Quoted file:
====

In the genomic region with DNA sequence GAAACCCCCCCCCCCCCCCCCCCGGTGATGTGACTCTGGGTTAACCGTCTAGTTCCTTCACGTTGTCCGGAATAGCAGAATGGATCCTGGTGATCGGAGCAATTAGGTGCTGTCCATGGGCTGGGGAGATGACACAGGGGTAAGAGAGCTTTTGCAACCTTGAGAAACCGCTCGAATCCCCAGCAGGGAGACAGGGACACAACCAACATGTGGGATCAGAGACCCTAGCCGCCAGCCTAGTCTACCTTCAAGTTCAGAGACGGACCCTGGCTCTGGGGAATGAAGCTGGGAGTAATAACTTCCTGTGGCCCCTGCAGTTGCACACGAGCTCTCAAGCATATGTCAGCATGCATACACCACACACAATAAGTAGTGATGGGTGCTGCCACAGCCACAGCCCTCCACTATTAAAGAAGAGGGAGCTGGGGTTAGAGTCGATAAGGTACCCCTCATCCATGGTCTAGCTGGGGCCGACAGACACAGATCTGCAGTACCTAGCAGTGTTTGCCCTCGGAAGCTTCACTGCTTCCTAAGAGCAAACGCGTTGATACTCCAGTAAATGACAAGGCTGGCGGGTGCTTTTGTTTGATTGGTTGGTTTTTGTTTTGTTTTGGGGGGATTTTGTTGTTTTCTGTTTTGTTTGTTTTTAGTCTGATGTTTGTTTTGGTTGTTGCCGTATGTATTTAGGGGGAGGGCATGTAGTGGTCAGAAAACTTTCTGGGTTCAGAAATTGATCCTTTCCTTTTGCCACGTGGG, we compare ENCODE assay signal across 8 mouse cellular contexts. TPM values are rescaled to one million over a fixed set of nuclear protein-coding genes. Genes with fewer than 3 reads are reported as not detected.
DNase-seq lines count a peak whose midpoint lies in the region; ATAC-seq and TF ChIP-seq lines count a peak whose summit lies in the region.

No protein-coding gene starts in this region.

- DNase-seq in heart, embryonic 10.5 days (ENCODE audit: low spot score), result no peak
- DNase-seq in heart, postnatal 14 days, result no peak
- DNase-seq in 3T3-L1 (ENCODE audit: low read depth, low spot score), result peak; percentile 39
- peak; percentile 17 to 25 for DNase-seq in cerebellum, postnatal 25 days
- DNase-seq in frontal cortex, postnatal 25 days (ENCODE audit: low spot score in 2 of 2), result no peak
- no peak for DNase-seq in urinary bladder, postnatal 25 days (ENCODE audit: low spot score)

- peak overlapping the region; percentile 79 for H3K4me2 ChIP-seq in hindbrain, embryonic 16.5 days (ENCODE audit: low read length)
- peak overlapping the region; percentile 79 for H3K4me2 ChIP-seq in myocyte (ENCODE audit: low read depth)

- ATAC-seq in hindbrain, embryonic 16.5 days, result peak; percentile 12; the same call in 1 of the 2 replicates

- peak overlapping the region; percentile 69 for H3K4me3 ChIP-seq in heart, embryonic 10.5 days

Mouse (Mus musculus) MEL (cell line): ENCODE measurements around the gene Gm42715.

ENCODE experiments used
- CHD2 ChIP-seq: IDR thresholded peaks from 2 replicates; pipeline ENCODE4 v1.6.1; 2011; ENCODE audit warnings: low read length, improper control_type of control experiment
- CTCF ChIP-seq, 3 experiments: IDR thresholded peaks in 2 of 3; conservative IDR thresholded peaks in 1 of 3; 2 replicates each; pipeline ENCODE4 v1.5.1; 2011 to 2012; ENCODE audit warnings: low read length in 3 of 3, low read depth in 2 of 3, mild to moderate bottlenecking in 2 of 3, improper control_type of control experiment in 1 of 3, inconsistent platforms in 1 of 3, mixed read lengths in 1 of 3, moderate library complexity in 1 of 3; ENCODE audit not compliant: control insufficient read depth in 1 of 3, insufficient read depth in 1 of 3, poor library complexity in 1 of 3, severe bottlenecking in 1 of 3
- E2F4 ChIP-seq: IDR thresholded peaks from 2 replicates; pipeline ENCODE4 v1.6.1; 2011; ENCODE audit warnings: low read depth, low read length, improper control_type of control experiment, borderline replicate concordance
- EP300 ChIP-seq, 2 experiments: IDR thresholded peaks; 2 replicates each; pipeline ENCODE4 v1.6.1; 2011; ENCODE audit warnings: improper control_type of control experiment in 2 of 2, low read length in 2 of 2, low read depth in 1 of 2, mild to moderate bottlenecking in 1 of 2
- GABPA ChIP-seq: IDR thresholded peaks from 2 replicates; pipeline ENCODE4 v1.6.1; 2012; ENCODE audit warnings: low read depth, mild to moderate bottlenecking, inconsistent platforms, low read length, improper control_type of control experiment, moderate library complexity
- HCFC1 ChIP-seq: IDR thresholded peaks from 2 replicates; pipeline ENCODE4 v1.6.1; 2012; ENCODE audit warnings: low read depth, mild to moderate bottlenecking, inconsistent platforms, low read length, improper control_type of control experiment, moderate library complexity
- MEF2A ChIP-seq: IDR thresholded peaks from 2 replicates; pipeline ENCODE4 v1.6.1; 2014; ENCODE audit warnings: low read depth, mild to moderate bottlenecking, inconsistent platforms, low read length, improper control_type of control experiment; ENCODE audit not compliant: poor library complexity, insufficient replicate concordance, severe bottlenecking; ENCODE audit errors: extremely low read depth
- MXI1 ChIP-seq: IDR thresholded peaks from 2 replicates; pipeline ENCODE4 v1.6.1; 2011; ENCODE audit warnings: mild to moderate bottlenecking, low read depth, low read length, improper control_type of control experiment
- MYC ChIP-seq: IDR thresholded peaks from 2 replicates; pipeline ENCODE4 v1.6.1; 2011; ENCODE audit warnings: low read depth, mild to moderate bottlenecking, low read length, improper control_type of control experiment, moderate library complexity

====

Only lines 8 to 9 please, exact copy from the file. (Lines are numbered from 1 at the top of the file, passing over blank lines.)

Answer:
- DNase-seq in frontal cortex, postnatal 25 days (ENCODE audit: low spot score in 2 of 2), result no peak
- no peak for DNase-seq in urinary bladder, postnatal 25 days (ENCODE audit: low spot score)